A Savannah cat is a cross between a domestic cat and the Serval, a medium-sized, large-eared wild African cat. The unusual cross became popular among breeders at the end of the '90s, and in 2001 the International Cat Association accepted it as a new registered breed. In May 2012, TICA accepted it as a championship breed. Savannahs are much more social than typical domestic cats, and they are often compared to dogs in their loyalty. They can be trained to walk on a leash and even taught to play fetch.
The Savannah is the largest hybrid cat available today. Smaller and more manageable than a Serval, males range from 15 to 30 pounds depending on generation, females from 9 to 17 pounds. However, because of their tall, lanky, attenuated body type, even the lightest weight Savannah appears much larger and heavier than it actually is. The F1 and F2 generations are usually the largest, due to the stronger genetic influence of the African serval ancestor. Because of the random factors in Savannah hybrid genetics, size can vary significantly, even in one litter.
The coat of a Savannah depends on the breed of cat used for the domestic cross. The International Cat Association (TICA) breed standard calls for brown-spotted tabby (cool to warm brown, tan or gold with black or dark brown spots), silver-spotted tabby (silver coat with black or dark grey spots), black (black with black spots), and black smoke (black-tipped silver with black spots) only. In addition, the Savannah can come in nonstandard variations such as the classic or marble patterns, snow coloration (point), and blue or other diluted colors derived from domestic sources of cat coat genetics.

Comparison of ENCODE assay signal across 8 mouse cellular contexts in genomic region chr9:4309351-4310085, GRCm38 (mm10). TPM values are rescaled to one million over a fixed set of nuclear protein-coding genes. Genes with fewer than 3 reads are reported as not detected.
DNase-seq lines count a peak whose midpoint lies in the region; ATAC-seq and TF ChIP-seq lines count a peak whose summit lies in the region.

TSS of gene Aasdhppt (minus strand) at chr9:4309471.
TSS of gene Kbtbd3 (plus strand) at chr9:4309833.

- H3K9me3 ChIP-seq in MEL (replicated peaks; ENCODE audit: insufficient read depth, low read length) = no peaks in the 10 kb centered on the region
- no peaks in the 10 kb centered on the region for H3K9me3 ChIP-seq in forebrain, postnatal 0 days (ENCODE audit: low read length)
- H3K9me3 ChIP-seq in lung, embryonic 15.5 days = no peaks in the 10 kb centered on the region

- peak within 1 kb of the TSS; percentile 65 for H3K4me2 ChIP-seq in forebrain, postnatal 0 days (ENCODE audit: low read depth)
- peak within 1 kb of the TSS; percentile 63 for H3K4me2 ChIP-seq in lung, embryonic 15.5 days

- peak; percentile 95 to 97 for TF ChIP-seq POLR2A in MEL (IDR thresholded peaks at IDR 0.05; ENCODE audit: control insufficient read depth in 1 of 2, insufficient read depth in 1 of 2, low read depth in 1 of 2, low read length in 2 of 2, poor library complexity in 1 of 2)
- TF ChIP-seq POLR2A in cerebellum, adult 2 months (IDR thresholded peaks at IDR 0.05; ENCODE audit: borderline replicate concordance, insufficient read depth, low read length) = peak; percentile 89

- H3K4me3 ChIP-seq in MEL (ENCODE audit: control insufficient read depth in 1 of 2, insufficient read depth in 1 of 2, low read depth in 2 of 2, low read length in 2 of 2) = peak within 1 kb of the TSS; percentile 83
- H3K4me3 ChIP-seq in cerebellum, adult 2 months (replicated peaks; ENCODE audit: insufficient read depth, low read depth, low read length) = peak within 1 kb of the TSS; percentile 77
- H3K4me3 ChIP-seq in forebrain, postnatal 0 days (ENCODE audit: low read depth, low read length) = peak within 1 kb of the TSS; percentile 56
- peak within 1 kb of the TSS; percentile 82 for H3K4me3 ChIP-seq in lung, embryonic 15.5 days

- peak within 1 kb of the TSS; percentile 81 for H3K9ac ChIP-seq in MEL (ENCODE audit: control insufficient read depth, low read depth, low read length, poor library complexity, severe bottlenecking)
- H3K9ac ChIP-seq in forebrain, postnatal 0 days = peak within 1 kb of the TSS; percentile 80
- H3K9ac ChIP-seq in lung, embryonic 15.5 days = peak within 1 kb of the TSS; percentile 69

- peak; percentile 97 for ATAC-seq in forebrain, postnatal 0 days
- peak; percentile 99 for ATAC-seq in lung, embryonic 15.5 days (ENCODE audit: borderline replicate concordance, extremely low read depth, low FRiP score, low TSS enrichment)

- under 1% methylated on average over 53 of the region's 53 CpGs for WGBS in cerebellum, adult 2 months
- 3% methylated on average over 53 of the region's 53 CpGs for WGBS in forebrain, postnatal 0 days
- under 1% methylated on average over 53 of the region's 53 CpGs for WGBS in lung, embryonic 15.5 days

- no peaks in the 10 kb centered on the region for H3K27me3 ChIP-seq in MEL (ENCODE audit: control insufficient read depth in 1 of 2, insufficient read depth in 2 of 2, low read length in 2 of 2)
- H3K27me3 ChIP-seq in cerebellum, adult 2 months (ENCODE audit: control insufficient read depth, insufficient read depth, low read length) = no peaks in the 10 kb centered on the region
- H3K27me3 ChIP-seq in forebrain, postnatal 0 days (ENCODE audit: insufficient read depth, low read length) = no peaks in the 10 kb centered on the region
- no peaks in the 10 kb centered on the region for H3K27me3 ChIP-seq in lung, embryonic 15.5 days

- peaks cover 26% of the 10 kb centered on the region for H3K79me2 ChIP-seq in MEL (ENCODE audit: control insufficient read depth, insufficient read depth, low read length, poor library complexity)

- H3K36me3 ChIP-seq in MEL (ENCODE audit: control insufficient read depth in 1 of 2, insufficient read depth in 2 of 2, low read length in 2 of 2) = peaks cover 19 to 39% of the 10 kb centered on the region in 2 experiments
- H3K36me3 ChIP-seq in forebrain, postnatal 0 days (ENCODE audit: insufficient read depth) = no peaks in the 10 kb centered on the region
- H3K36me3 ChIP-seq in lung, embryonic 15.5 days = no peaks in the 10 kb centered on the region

The overall look of an individual Savannah depends greatly on generation, with higher-percentage Savannah cats often having a more "wild" look. A Savannah's wild look is often due to the presence of many distinguishing serval characteristics. Most prominent of these include the various color markings; tall, deeply cupped, wide, rounded, erect ears; very long legs; fat, puffy noses, and hooded eyes. The bodies of Savannahs are long and leggy. Their eyes have a "boomerang" shape, with a hooded brow to protect them from harsh sunlight. Ideally, black or dark "tear-streak" or "cheetah tear" markings run from the corner of the eyes down the sides of the nose to the whiskers, much like that of a cheetah. Most F1 generation Savannahs will possess many or all of these traits, while their presence often diminishes in later generations.